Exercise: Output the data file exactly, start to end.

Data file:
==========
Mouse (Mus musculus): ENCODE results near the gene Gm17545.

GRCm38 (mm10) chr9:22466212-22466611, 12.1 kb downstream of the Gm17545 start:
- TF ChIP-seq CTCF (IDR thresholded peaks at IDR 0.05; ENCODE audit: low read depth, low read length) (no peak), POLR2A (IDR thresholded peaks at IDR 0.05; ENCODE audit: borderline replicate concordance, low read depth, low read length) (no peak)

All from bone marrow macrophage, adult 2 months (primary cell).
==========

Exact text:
Mouse (Mus musculus): ENCODE results near the gene Gm17545.

GRCm38 (mm10) chr9:22466212-22466611, 12.1 kb downstream of the Gm17545 start:
- TF ChIP-seq CTCF (IDR thresholded peaks at IDR 0.05; ENCODE audit: low read depth, low read length) (no peak), POLR2A (IDR thresholded peaks at IDR 0.05; ENCODE audit: borderline replicate concordance, low read depth, low read length) (no peak)

All from bone marrow macrophage, adult 2 months (primary cell).